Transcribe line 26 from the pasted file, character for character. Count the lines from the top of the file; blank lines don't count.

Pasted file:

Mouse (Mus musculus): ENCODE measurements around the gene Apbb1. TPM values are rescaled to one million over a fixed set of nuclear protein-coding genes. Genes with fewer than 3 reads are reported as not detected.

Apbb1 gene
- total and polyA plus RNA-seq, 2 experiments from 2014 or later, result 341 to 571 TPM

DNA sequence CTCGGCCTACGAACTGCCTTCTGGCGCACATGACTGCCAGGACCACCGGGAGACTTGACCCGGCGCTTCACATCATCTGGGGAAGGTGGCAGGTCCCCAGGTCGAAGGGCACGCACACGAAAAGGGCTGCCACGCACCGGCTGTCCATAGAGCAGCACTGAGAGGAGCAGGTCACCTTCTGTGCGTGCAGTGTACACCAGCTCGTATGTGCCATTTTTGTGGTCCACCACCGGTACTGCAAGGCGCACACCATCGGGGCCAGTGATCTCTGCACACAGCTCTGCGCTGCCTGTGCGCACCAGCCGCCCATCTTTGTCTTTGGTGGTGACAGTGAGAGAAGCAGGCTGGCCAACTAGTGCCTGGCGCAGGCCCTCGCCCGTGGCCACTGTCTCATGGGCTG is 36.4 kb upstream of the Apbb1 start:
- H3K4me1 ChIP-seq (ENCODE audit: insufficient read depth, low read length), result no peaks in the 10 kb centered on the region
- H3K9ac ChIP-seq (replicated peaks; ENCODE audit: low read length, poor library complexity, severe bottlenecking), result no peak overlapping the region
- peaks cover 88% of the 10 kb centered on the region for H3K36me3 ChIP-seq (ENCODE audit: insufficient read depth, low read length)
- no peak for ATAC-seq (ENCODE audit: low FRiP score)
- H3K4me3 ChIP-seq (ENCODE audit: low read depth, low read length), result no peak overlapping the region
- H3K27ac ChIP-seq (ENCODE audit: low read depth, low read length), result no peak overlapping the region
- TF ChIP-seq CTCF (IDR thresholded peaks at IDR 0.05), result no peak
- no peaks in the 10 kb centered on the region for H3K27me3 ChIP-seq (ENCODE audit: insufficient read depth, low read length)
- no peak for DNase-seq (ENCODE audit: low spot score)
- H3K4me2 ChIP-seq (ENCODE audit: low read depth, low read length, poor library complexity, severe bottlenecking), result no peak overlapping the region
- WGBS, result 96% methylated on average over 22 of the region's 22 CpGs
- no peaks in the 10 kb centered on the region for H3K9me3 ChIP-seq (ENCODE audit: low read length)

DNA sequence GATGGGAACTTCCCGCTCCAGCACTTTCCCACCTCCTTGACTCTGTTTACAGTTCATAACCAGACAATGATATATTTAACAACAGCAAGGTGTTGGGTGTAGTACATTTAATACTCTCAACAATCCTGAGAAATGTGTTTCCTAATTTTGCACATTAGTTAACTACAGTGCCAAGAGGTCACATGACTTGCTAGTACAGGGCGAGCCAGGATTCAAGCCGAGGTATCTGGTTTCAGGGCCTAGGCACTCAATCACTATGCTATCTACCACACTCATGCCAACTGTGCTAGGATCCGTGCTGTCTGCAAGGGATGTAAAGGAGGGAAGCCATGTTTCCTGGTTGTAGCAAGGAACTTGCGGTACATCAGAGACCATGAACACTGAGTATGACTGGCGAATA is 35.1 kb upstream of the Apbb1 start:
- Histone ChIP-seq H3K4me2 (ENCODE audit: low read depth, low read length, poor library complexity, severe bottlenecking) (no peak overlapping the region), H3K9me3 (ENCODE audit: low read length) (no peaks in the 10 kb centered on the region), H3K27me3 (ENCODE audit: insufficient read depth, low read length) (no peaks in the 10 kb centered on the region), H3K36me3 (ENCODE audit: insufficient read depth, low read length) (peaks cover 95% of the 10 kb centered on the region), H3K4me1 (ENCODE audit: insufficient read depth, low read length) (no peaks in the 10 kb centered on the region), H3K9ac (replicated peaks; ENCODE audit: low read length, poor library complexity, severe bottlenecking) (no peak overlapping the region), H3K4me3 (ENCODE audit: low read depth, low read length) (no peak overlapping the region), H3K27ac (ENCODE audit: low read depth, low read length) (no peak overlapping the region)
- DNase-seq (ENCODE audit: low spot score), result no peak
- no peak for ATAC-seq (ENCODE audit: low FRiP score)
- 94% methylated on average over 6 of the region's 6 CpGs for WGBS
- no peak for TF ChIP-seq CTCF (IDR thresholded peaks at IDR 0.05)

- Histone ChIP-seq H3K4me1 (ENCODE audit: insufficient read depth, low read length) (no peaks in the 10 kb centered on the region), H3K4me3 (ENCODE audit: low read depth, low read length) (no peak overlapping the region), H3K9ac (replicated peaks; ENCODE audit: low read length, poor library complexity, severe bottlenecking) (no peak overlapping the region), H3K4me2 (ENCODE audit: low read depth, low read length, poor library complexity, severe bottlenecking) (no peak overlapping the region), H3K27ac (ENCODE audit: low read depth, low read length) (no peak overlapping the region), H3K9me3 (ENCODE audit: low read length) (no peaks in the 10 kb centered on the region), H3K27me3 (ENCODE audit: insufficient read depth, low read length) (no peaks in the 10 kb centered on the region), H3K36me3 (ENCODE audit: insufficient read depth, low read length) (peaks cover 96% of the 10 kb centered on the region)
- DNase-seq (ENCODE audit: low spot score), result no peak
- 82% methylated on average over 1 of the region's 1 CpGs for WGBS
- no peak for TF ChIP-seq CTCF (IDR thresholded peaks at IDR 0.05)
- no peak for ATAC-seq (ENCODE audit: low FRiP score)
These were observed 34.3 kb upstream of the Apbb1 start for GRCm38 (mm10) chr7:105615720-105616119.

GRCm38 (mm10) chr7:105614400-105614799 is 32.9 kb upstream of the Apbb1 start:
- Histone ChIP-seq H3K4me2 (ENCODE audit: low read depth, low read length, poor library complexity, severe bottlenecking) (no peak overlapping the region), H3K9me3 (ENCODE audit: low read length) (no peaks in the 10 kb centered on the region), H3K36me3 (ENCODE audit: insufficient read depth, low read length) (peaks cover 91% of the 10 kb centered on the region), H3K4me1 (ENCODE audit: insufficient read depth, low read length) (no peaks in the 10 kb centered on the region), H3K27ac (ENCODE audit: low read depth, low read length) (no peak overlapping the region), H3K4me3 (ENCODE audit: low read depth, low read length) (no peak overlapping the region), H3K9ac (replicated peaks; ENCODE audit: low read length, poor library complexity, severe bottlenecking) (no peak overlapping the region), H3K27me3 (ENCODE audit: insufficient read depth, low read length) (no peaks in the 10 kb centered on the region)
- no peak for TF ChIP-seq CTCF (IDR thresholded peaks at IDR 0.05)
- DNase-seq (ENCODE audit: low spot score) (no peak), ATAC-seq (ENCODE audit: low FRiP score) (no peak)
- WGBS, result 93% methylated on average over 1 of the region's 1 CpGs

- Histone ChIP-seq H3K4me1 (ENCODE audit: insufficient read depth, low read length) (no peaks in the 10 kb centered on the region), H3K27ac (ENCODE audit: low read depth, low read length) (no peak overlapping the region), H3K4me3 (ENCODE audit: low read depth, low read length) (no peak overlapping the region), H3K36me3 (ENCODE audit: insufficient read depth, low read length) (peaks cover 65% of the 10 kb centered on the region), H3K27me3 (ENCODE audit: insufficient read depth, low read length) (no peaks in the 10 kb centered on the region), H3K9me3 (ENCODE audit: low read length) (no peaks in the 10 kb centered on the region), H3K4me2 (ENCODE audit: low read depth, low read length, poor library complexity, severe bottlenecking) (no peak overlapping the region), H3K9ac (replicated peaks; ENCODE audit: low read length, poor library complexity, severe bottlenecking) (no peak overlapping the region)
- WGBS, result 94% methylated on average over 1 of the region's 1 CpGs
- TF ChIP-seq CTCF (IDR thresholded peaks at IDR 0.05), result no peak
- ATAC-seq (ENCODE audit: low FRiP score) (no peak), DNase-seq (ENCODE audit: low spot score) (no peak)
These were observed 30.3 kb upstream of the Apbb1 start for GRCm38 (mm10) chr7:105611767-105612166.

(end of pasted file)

- no peak for TF ChIP-seq CTCF (IDR thresholded peaks at IDR 0.05)